Wednesday, October 21, 2009
I'm Running As Fast As I Can
Yesterday on my way to meet my husband for lunch, I passed an elementary school during what must have been gym class. I'm guessing it was gym class by the kids jogging together around the school yard. Dressed in a colorful array of t-shirts, shorts and sweats, they trudged along following each other while a male gym teacher held a clipboard observing them.
The sight brought back depressing memories of horrible years of forced Phys Ed. I know, that schools need to include an hour of physical education every other day because without it, some children may never move a muscle. I get that and I support it. It's just that I remember hating it with a passion. I always hated the butchy, bitchy gym teachers. Oh how I despised them, each and every one of those military like a-holes.
I hated changing out of my clothes in the middle of the day. I hated lacing up my sneakers. I'd break a sweat simply in those few moments it took to disrobe. I hated how in grammar school, the gym teachers would allow the kids to pick team members themselves. I was always picked last. My mother was a teacher and would write letters and send Xeroxed articles about how this would reflect negatively on a kid's self esteem and the feelings would remain with them for years to come. Her efforts were to no avail. Until graduating eight grade, I was picked last. Even if my BFF was selected as team captain, I was still chosen last because she would surely have some idiot yelling in her ear, "Pick David!" or "Pick Kathy S." and "Eddie! Pick Eddie! We need Eddie!"
High school was equally shitty. Oh how I hated Ms. Wagner with her short, stocky body stuffed into tight white shorts and a blue polo shirt. Her plastic looking man 'do coupled with "her" deep voice, made me wanna puke. I loathed the mere sight of her and hated Phys Ed with a passion. And there was no way out. If you strategically forgot your clothes, it counted against your grade. Without a passing grade in gym, you were in danger when it came to graduating.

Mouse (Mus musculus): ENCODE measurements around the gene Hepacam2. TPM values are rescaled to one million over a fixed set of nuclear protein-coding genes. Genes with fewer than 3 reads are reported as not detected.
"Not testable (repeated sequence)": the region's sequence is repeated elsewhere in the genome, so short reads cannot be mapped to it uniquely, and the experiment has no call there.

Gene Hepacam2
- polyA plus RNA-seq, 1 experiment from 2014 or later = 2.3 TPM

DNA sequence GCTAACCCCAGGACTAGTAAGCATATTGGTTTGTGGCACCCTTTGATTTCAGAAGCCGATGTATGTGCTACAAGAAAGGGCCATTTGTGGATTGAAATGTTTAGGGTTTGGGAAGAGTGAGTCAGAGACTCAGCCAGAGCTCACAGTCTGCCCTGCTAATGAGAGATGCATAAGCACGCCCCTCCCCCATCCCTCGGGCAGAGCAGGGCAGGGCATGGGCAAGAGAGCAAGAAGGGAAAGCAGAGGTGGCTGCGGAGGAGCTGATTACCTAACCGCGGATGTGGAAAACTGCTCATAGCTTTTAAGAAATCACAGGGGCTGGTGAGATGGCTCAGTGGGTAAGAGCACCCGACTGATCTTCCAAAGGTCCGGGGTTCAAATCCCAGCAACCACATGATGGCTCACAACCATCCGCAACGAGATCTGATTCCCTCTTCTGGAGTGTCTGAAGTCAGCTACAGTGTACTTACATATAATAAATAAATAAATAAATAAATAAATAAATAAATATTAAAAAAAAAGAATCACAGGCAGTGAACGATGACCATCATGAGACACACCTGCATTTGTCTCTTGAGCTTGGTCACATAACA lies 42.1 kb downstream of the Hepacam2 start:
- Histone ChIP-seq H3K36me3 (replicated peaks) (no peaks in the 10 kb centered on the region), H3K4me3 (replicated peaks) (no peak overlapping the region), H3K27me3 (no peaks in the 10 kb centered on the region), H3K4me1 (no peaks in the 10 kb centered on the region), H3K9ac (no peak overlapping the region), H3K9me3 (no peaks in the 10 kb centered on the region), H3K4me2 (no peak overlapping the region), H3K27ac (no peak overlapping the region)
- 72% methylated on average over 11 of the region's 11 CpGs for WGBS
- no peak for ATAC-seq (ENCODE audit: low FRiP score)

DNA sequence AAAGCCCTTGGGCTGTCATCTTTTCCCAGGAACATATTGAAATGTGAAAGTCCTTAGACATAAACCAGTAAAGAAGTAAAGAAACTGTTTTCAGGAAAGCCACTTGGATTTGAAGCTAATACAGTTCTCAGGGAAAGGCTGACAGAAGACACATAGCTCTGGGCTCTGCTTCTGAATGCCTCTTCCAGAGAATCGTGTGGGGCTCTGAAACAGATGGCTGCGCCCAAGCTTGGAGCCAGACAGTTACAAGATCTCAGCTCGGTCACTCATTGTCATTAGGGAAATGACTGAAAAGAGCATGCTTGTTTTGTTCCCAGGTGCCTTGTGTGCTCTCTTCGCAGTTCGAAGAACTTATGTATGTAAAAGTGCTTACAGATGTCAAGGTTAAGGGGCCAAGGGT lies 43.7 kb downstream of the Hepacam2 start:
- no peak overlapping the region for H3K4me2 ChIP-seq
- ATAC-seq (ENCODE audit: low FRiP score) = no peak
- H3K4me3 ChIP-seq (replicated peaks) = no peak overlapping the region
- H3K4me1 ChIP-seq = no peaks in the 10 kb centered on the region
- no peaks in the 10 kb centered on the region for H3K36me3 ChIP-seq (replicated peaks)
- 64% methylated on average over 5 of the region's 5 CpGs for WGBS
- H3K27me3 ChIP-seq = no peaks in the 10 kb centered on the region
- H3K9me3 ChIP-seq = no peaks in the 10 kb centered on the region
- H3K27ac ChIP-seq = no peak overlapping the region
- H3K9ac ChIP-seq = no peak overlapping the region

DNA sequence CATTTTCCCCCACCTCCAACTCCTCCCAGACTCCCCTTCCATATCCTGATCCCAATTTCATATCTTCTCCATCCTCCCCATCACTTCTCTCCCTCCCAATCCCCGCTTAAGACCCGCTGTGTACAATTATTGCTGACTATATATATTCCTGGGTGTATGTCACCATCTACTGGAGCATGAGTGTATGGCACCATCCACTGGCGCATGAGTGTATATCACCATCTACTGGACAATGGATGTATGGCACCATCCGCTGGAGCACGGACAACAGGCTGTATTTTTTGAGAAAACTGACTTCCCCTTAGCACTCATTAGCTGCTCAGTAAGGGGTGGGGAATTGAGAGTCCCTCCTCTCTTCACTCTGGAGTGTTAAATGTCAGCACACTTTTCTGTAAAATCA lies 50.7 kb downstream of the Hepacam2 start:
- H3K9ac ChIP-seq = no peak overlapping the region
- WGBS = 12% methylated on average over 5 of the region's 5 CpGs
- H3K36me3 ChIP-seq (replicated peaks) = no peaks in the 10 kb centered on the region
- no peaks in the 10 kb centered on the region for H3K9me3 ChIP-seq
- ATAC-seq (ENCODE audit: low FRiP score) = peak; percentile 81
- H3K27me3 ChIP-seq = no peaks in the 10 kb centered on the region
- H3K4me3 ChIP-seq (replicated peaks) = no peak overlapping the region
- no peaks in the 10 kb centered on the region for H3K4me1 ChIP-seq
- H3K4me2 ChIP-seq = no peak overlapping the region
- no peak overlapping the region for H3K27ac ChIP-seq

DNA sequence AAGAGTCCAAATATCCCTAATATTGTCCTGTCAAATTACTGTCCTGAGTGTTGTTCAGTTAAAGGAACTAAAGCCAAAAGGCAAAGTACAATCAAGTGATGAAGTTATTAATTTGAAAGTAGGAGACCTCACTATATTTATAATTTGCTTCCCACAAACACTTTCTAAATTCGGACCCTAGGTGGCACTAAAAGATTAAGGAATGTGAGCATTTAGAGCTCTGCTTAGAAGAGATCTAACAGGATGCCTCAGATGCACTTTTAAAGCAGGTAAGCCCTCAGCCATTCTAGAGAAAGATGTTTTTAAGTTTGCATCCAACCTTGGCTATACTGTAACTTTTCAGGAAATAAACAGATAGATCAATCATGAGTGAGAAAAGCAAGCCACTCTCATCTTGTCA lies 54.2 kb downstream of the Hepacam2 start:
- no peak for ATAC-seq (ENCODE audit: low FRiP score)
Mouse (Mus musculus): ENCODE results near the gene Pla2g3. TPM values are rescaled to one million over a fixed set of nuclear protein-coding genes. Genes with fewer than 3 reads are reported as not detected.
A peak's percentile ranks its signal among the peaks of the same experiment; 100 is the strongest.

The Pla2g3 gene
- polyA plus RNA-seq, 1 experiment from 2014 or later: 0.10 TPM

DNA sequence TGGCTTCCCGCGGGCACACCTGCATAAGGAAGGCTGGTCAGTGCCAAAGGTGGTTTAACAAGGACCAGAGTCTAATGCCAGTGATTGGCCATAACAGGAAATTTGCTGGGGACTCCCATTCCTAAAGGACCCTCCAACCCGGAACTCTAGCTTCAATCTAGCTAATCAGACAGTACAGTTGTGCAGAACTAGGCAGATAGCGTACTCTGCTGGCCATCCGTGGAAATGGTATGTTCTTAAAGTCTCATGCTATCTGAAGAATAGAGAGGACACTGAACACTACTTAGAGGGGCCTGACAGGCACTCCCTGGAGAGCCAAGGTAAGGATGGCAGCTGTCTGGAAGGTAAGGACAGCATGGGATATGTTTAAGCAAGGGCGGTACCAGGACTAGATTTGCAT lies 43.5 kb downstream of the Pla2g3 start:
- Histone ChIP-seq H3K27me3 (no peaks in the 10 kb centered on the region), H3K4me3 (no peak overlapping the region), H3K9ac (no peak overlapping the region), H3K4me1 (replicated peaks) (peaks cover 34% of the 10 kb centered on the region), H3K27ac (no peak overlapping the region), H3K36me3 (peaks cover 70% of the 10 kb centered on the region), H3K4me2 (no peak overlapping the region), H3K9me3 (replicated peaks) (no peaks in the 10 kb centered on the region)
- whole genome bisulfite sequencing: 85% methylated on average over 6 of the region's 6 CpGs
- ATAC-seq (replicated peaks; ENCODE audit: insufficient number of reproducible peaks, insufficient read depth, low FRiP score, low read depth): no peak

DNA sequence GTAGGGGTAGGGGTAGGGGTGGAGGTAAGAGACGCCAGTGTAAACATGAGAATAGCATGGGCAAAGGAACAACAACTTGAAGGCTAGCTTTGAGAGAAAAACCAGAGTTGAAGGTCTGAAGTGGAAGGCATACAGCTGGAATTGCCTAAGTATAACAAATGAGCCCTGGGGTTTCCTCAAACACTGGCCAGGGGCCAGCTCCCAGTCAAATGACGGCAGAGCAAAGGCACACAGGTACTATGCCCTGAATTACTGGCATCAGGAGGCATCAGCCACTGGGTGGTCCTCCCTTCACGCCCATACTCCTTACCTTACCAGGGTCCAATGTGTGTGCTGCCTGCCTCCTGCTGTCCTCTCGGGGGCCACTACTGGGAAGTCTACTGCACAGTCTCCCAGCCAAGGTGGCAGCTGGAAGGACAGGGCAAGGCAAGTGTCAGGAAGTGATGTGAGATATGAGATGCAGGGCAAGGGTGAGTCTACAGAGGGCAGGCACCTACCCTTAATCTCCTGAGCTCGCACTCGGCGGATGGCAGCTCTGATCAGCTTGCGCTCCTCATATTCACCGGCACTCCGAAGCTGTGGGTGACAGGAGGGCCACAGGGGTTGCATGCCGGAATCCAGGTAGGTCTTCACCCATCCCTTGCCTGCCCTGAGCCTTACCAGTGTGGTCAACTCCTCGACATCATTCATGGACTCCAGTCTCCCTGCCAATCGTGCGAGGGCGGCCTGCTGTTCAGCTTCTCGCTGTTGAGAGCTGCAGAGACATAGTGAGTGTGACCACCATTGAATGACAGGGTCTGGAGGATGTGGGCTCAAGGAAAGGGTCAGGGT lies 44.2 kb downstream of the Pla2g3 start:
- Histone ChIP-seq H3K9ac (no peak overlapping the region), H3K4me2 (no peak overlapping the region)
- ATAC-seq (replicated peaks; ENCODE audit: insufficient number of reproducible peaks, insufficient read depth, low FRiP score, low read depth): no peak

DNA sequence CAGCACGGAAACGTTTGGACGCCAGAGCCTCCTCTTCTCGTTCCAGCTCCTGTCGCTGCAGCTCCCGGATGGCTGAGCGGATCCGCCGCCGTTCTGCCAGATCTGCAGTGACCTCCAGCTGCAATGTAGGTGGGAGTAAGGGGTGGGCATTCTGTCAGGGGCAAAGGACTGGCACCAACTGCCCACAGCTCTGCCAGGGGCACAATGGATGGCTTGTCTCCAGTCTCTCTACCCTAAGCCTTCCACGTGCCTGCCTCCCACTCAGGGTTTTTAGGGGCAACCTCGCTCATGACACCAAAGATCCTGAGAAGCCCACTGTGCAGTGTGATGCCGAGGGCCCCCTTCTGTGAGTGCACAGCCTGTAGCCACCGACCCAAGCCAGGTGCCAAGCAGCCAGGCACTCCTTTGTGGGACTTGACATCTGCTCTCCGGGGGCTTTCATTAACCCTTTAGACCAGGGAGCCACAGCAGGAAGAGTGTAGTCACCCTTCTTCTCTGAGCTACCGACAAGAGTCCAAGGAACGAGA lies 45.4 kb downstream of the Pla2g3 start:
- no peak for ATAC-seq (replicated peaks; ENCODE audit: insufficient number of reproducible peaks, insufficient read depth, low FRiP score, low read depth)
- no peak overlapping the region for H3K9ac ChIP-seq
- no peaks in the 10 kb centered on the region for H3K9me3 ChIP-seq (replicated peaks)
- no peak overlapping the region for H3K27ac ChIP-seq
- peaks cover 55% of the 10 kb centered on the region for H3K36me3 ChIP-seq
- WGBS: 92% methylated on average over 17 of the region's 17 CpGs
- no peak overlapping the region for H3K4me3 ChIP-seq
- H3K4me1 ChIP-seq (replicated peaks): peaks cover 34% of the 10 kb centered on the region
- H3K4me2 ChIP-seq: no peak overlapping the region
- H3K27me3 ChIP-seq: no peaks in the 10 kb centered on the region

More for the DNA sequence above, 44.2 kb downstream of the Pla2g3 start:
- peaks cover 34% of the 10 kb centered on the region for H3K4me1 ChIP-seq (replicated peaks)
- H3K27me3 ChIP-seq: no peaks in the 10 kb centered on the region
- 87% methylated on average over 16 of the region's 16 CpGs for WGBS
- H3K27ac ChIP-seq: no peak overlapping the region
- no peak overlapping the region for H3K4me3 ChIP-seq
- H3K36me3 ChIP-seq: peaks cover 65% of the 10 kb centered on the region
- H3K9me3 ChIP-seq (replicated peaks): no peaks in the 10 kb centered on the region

Oh the memories I have of that awful class. The effin Presidential Fitness Exam which I failed religiously each and every damn year. Running that stupid one mile in ten minutes or whatever regulation set forth by the US government. One year, I actually passed out on the track and was escorted to the nurse's office. I had suffered an asthma attack and couldn't breathe. Oh joy! At least I got to go home early.
Then who could forget the trimester where I actually failed volleyball. My mother inquired with the lovely Ms. Wagner as to how one actually receives an "F" in gym class. It turned out I failed the one quiz given each trimester on the activity assigned. Be it "Dodge Ball, Acquiring The Mandatory Skills Needed To Stay Alive" or "Badminton, The Adventure Behind The Racket," they all sucked with their multiple choice answers and fill-in-the-blanks.
In order to make up for the failed volleyball grade, I was given special permission to study one-on-one with a new gym teacher. Though I can't recall her name, I remember her short curly blond hair and deep alto voice telling me to hustle. The two of us would practice basketball every other day during my lunch period and if she was satisfied with my attitude and demonstrated skill set, the "F" would be lifted and I would indeed graduate high school.
So after sweating it out at lunch for what seemed like an eternity, I was granted a
"B" and on my way to finishing high school. The funny thing is I think after all of that, I was then put into "Adapted Gym." Adapted Gym was basically Phys Ed for the physically inept and it was great! I was finally amongst other chubbers or kindhearted nerds who preferred spending their time in the science lab rather than on a track or ball court. We bonded on loathing jocks and sweat socks. Together, we lifted weights at our own pace and weren't pushed beyond our limits. It was heaven for the physically challenged.
Seeing those kids running around that school yard yesterday really bummed me out. From behind the wheel of my car, I watched sadly as the chubbiest boy tried his best to keep up with his classmates. I knew just how much he must have hated every second of that painful 45 minutes. I wanted to leap from my car and rescue him. Maybe whisk him off for a frozen yogurt and tell him to get it together now before it's too late. I'd warn him about what lies ahead in high school and how even college has dumb physical education requirements.